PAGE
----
STFU Parents: Yoonique Names Beyoncé Should Consider For Her Babies
Recently, Beyoncé set a new record on Instagram when she announced that she’s pregnant with twins. Most people appeared to be very happy about this 2017 diversion — though some did suggest her photos looked like they were taken at a J.C. Penney portrait studio, which was kind of…fair? Not fair? Hey, what’s a maternity shoot without a few detractors, amirite? There will always be SOMEONE who’s like, “How come you decided to go underwater?” or “How come you guys did those stupid heart hands?” or “How come you painted your belly like a baseball?” Those are understandable questions. But the point of interest that I’m most intrigued by isn’t why Beyoncé chose to hire a certain photographer; it’s what she’s going to name her twins.
Beyoncé and Jay-Z are currently parents to one child named Blue Ivy, so the potential for giving their twins bombastic and/or yoonique names is wide-reaching. If you think about it, the sky’s the limit for those lucky little fetuses chillin’ in her magic womb. Anything is possible. Family names, historical names, made-up names, names no one but Beyoncé can pronounce…who knows what direction they’ll go in? She can get away with whatever she wants and the Beyhive will promptly “get in formation” and adore her for it. She could tell the world that her kids’ names were inspired by the sounds of a didgeridoo and everyone would be like, “That’s amazing, YOU’RE amazing, THEY’RE amazing… Welcome to the world OOOhhhmmwahwawh and Rrrrrmmmmmmowwwow!” If that sounds totally unrealistic to you, check out this email someone sent me in December:
Emrrik, Merrik, and Kirrem? No. Those names sound like me when I’m talking to the dentist with cotton in my mouth. And yet they exist, proving that uncommon names are as trendy as ever. I mean, look at this unpronounceable name that I heard back in November and still can’t figure out:
Is Anozira a brand of dandruff shampoo? Does it get sprayed by exterminators to kill roaches? It sounds effective! But as a name, a little confusing. I’m not saying that people should name their kids Mary or John, but Anozria? If you’re gonna get that yoonique, you may as well take it all the way:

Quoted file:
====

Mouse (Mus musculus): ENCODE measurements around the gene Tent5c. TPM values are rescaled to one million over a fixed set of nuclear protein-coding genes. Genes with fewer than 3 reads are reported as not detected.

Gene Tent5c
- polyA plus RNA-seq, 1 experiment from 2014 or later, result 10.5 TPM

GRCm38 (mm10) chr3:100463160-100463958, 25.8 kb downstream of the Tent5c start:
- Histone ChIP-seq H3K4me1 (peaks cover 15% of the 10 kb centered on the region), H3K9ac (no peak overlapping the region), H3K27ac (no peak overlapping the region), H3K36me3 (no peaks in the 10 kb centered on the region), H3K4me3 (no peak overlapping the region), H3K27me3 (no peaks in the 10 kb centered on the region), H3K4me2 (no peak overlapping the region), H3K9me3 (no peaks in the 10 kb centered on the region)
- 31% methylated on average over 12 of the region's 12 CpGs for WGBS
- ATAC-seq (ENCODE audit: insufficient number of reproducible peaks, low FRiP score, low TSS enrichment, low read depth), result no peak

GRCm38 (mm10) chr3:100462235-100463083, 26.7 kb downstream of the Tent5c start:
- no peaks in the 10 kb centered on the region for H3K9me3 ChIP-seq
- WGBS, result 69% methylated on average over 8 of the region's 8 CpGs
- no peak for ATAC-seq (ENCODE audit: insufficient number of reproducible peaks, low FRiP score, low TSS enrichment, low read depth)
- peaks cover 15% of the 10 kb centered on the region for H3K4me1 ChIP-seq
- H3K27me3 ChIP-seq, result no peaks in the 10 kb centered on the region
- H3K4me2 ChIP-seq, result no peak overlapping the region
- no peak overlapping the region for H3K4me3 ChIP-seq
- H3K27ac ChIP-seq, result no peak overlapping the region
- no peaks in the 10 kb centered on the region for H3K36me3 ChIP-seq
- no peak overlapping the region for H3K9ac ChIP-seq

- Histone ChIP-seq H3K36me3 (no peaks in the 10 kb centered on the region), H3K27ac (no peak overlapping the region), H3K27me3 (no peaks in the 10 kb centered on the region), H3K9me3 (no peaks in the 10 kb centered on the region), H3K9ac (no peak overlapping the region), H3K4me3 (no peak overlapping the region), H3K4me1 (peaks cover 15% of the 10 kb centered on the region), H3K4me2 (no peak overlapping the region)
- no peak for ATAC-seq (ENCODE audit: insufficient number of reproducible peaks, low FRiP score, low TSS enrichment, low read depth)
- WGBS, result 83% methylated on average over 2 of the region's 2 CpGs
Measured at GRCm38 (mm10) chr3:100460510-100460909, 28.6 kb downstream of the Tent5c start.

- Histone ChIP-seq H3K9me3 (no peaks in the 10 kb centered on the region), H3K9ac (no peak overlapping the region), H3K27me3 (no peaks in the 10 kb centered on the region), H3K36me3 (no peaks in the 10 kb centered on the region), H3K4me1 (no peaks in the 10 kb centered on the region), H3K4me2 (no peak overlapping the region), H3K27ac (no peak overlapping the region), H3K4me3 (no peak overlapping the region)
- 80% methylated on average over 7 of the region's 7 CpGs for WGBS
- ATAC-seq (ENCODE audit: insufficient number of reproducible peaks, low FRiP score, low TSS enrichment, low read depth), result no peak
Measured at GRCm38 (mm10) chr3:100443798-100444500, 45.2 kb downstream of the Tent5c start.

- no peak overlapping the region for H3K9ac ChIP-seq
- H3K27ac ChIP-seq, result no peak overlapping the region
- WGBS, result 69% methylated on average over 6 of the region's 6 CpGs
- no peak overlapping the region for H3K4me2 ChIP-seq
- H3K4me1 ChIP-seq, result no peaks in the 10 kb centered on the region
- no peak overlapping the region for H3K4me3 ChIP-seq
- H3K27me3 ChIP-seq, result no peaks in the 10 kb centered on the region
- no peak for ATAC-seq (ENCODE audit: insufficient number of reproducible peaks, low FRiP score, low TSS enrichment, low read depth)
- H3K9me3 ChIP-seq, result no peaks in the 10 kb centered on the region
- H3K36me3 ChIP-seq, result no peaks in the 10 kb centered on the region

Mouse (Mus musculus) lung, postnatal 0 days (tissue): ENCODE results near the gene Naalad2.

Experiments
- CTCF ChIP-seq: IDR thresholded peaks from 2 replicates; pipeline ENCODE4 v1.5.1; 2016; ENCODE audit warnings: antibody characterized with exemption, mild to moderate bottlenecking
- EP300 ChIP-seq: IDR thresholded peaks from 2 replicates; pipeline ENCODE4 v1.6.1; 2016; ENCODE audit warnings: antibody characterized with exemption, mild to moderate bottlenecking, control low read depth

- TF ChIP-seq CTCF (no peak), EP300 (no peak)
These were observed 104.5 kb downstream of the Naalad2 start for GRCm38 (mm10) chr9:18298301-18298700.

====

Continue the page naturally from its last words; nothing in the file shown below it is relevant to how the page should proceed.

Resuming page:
This is an excellent baby name and I’ll be auctioning it off on my blog with a starting bid of $10,000. DO NOT give your baby the name =er without clearing it with me and paying for the rights. If you do, you can expect Red here to prosecute. Yoonique names are SPESHUL names, and that sanctity must be respected. Says me and these hippies:
Disco King? Now we’re entering some Bey and Jay territory. What if they decide to get musical on us? What if they give their kids names that honor the greatest musicians of our time, with a subtle twist that only Bey and Jay are capable of devising? Think about it.
I’m kidding, of course — Beyoncé would never name her angels something as obvious as “Eltyn Joan” or “BobDylan,” though I think we can all agree that naming a potential baby boy “SeanPaul” after her 2003 collaboration with Sean Paul on the song “Baby Boy” would be kinda cool.
Then again, a lot of names would be kinda cool in our current political climate. Beyoncé could name a son “Feminist” and I wouldn’t be mad at it. She could name a daughter “Nevertheless, She Persisted” and I’d be down. (That might be better for a middle name, but hear me out.) Now might not be the time to name babies the word “heaven” backwards (aka Nevaeh). I think the words “help” (Pleh), “fascism” (Msicsaf), and “impeachment” (Tnemhcaepmi) are much stronger options, AND they roll right off the tongue while still sounding super unique. After all, if white people are dumb enough to consider naming their babies “Aryanna” and “Aryan” without any context whatsoever, Beyoncé and Jay-Z have some thinkin’ to do.
Just for the record, this isn’t the first submission or example I’ve seen in which a parent spelled the name “Arian” with a ‘y.’ But in case white folks didn’t know, it’s actually not a very good idea!